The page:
**OCIS Codes**

(030.6140) Coherence and statistical optics : Speckle

(170.0170) Medical optics and biotechnology : Medical optics and biotechnology

(260.5430) Physical optics : Polarization

(290.5850) Scattering : Scattering, particles

**ToC Category:**

Research Papers

**History**

Original Manuscript: April 18, 2005

Revised Manuscript: May 27, 2005

Published: June 27, 2005

**Citation**

Y. Piederrière, F. Boulvert, J. Cariou, B. Le Jeune, Y. Guern, and G. Le Brun, "Backscattered speckle size as a function of polarization: influence of particle-size and- concentration," Opt. Express **13**, 5030-5039 (2005)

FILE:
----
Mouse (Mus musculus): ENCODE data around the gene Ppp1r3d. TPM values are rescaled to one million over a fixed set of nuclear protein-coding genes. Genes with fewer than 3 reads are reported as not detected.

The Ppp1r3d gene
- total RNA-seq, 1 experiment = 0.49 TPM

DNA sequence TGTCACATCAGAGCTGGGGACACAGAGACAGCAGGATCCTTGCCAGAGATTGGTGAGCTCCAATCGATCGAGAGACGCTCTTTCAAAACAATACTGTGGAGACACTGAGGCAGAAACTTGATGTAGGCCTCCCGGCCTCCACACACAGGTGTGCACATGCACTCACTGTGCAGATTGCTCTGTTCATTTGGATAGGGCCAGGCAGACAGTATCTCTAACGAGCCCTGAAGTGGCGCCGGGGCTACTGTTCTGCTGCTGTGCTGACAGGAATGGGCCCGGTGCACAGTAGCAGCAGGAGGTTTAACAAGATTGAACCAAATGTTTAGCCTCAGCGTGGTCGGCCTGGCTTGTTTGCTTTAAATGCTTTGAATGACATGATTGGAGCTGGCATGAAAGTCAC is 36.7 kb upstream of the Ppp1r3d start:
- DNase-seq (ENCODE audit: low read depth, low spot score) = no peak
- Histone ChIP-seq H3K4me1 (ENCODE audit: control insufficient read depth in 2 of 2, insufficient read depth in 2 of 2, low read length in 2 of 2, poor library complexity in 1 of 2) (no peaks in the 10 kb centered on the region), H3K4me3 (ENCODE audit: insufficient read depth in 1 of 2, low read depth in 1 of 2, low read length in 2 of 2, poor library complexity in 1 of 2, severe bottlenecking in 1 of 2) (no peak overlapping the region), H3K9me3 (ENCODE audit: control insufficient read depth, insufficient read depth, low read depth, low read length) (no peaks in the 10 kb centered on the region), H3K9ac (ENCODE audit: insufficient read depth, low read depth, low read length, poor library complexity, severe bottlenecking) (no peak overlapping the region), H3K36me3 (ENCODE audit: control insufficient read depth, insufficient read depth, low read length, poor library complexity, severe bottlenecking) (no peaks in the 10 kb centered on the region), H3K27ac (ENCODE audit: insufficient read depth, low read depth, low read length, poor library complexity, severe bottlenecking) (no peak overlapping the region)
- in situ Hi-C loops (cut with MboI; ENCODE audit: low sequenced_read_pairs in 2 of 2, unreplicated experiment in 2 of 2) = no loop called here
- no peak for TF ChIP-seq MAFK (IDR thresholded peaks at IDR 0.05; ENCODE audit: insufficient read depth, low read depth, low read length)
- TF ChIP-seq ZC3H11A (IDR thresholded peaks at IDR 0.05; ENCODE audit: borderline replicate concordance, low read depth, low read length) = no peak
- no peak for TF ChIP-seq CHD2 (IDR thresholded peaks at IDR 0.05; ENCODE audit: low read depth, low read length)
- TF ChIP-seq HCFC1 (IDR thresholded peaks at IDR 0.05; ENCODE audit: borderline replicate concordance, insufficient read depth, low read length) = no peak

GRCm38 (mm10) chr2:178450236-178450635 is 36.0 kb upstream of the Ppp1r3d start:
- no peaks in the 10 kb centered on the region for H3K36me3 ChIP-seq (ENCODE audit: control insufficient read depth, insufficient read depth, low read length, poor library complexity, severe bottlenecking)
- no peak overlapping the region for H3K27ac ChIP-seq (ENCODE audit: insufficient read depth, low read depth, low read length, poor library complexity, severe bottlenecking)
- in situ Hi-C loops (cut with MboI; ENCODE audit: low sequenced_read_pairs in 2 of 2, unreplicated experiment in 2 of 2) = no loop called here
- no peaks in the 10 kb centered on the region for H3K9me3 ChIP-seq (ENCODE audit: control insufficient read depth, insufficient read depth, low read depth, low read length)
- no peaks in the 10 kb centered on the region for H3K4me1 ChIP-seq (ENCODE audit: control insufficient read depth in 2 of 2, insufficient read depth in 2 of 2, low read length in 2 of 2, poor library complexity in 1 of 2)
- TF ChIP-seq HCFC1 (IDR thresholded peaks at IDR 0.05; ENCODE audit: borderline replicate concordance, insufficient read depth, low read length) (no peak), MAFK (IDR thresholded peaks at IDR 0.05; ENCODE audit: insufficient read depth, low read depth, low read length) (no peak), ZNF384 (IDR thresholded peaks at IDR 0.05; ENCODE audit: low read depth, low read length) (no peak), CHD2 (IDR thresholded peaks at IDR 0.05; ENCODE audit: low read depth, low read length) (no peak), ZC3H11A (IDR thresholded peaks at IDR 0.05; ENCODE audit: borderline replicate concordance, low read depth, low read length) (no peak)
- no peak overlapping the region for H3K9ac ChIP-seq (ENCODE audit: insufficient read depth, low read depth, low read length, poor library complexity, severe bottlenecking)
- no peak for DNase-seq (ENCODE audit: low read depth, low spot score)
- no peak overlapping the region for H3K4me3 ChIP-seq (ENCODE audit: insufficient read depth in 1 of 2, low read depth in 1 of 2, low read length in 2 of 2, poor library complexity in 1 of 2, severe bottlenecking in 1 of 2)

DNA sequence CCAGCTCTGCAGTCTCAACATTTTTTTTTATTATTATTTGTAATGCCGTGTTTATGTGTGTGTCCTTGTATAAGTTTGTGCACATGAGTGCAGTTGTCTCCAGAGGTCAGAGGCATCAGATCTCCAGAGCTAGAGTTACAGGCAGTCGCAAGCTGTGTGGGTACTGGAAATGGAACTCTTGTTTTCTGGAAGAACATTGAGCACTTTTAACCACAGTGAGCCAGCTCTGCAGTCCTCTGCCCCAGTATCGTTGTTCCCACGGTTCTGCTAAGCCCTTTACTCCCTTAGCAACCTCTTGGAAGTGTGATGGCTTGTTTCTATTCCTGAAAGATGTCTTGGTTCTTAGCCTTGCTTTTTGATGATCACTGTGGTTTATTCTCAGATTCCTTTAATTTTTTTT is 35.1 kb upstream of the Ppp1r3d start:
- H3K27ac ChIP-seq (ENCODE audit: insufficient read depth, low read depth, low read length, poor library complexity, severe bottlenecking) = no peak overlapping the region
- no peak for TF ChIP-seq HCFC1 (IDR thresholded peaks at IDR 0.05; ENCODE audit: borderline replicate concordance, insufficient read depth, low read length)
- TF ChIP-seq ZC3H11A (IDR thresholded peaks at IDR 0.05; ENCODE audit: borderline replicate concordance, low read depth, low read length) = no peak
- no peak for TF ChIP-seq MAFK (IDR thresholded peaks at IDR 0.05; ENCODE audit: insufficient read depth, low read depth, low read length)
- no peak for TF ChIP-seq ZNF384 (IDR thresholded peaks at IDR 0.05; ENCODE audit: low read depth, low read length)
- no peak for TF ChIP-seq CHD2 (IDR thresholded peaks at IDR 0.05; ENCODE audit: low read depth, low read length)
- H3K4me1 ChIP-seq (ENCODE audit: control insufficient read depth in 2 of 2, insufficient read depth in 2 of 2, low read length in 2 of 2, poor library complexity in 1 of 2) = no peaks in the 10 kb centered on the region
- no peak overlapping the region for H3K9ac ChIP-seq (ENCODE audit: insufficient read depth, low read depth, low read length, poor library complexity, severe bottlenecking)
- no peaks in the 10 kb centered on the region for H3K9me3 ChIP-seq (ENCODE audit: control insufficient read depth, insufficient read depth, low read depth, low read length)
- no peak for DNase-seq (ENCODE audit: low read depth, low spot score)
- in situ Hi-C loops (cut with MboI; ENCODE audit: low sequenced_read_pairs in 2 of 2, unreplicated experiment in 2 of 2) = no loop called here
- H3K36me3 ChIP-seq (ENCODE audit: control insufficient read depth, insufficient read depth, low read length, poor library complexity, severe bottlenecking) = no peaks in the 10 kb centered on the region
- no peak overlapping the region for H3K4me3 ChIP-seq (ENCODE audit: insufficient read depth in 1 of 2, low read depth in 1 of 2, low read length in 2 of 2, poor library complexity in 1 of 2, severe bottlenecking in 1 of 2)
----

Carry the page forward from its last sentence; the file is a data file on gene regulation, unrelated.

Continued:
http://www.opticsinfobase.org/oe/abstract.cfm?URI=oe-13-13-5030

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### References

- K. Ishii, T. Iwai, S.Wada, and M. Miyakoshi, �??Simultaneous viscometry and particle sizing on the basis of dynamic light scattering,�?? Proc. SPIE 4263, 112-121 (2001). [CrossRef]
- D. A. Boas and A. G. Yodh, �??Spatially varying dynamical properties of turbid media probed with diffusing temporal light correlation,�?? J. Opt. Soc. Am. A 14, 192-215 (1997). [CrossRef]
- J. D. Briers, G. Richards and X.W. He, �??Capillary blood flow monitoring using laser speckle contrast analysis (LASCA),�?? J. Biomed. Opt. 4, 164-175 (1999). [CrossRef]
- D.A. Zimnyakov, J.D. Briers, V.V. Tuchin, �??Speckle technologies for monitoring and imaging of tissues and tissuelike phantoms,�?? Chap.18 in Handbook of biomedical diagnostics, Valery V. Tuchin, Ed. (SPIE press, Bellingham 2002).
- V.V. Tuchin, �??Laser light scattering in biomedical diagnostics and therapy,�?? J. Las. Appl. 5, No.2&3, 43-60 (1993).